The brain is the organ that keeps the body's balance by using the input from the ears, eyes, joints, and muscles. Parkinson's disease affects the balance system, causing instability while walking, thereby causing a fear in the patient to go to a public area. Balance training helps in preventing unnecessary falls and improves the patient's gait.
Parkinson's patients experience a stiff and tight hamstring, calf muscle, and hip flexor. Stretching exercises at frequent intervals help in counteracting the stiffness. They improve flexibility in the body, and the recommended stretching routines which target areas like calves, lower back, chest wall, neck, shoulders, elbows, hamstrings, knees, wrists, and palms. When a patient makes it clear to the physical therapist about the areas experiencing stiffness, the therapist takes the initiative to improve flexibility in those muscles. Eventually, flexibility exercises enhance activities like lifting, bending, and walking.
It is natural for muscles to weaken and age. But for patients with Parkinson's disease the muscles grow weaker with time. Strength training is provided for patients depending on the stage of the disease and the patient's age. Physical therapists will suggest resistance exercises with either resistance bands or light dumbbells. Water-based exercises are strength training activities to increase endurance, improve motor symptoms and strengthen muscles. Exercises in strength training target triceps, thigh muscles, buttocks, and core muscles.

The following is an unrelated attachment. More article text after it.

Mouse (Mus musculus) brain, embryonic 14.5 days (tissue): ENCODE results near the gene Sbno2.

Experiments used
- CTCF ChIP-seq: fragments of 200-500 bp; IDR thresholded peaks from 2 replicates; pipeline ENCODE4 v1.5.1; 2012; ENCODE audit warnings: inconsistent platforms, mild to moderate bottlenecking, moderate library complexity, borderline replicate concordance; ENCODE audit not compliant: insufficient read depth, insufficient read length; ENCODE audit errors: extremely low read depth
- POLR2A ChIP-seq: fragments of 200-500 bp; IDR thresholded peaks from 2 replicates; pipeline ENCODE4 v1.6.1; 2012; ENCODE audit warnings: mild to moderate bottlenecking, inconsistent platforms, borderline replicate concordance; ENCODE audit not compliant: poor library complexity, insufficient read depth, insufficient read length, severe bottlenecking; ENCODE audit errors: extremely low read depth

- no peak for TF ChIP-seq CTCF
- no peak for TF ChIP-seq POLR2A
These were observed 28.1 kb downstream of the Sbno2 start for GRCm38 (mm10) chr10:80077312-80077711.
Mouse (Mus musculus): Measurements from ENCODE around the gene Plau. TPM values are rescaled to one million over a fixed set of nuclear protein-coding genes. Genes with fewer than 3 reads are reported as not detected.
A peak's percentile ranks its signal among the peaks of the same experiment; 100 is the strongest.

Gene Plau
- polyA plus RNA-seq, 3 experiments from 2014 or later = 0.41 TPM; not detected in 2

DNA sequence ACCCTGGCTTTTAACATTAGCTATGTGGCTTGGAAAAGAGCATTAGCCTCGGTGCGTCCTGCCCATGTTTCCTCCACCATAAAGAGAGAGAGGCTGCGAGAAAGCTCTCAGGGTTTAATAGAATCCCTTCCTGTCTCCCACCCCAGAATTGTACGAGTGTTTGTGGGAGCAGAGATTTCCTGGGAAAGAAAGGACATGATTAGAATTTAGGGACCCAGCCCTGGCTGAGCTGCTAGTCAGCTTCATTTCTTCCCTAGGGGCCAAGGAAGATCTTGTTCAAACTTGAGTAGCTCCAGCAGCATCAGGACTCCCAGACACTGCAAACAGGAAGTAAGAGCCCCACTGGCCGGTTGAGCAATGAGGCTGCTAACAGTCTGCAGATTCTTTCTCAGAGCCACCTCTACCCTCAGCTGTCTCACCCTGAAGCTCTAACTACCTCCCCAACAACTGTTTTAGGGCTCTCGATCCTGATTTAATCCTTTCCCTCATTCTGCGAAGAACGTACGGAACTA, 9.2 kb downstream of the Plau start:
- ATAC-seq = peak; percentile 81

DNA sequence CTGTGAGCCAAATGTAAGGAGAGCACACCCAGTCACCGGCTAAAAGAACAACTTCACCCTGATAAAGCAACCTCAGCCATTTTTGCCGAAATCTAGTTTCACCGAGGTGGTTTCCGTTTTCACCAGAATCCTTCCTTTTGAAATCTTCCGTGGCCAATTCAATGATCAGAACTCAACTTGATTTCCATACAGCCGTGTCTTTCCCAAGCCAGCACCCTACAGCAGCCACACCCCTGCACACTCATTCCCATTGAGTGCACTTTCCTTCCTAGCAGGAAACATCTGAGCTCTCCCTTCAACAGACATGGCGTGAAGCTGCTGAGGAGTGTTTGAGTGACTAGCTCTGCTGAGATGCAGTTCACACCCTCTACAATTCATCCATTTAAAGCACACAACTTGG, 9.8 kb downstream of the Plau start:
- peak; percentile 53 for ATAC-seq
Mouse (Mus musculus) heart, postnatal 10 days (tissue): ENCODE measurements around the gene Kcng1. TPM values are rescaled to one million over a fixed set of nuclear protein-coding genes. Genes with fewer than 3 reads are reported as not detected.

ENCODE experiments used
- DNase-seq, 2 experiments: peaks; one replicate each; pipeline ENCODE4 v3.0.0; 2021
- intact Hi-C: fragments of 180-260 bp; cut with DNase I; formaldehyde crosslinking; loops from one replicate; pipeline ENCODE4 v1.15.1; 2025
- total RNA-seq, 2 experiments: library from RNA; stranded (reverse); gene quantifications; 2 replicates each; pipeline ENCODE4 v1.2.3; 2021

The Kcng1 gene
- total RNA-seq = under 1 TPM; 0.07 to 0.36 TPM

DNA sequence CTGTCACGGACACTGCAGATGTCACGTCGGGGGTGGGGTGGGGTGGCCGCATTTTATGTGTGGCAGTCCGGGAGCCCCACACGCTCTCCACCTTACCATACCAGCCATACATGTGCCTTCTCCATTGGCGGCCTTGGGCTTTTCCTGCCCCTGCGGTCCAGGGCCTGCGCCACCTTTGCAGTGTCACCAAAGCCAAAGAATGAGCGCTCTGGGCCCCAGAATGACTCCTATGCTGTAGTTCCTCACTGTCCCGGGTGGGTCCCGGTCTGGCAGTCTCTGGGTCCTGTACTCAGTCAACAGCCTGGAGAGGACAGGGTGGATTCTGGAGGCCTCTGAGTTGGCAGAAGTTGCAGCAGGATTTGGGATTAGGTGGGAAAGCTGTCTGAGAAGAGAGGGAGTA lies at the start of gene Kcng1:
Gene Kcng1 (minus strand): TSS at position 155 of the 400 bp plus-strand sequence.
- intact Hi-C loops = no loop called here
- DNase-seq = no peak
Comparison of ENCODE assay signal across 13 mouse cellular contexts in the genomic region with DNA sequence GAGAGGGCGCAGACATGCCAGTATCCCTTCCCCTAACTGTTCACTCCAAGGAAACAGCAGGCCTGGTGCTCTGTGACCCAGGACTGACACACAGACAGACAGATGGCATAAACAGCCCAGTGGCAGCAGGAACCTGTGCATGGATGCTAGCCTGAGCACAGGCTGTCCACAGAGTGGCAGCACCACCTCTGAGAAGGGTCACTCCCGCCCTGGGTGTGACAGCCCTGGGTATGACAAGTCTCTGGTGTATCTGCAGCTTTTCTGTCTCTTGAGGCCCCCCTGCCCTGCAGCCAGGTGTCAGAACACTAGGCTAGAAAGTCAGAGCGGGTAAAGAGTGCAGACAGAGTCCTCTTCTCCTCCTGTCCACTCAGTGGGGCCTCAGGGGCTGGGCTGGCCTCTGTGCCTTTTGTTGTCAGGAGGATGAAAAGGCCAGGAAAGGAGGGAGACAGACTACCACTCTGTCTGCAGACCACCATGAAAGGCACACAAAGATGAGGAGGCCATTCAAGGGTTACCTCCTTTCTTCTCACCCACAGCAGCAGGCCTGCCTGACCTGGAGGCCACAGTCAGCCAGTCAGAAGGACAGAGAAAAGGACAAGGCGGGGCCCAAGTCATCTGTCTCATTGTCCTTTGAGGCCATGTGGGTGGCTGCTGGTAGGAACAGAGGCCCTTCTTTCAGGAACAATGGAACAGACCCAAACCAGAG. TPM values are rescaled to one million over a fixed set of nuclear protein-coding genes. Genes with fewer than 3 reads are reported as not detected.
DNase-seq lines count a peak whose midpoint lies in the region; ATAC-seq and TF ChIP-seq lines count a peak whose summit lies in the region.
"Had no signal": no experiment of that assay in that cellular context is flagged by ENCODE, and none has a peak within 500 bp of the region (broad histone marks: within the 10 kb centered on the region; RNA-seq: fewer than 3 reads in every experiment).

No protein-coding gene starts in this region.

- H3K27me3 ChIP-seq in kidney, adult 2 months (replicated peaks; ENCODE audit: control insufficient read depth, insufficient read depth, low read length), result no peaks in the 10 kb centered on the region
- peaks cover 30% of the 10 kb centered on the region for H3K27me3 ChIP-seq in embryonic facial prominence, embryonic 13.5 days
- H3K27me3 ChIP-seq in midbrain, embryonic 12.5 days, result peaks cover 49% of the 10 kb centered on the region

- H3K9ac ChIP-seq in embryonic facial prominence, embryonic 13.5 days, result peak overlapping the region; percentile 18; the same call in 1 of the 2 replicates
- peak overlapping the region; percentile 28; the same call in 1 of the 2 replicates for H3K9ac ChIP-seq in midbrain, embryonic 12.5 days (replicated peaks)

Parkinson's disease makes everyday activities difficult for patients as they find it challenging to perform multi-tasking activities. Since they may find it hard to switch from one task to another, physical therapists offer two activities at the same time and train patients to overcome this symptom. Thus, dual-task practices retrain the brain to tackle two tasks simultaneously and also enhance balancing skills. Some popular dual-task practices are bouncing a ball and walking while counting.
Physical therapy will target the symptoms with the right exercises and make a patient feel better. Doctors suggest starting with physical therapy in patients diagnosed with Parkinson's, even if they do not have pain or mobility issues. The earlier the patients start the physical therapy, the sooner they will achieve their goals and delay disease progression. The most efficient and experienced therapists work at Hamsa center in Chennai to provide physical therapy to Parkinson's patients to treat any stage of this disease.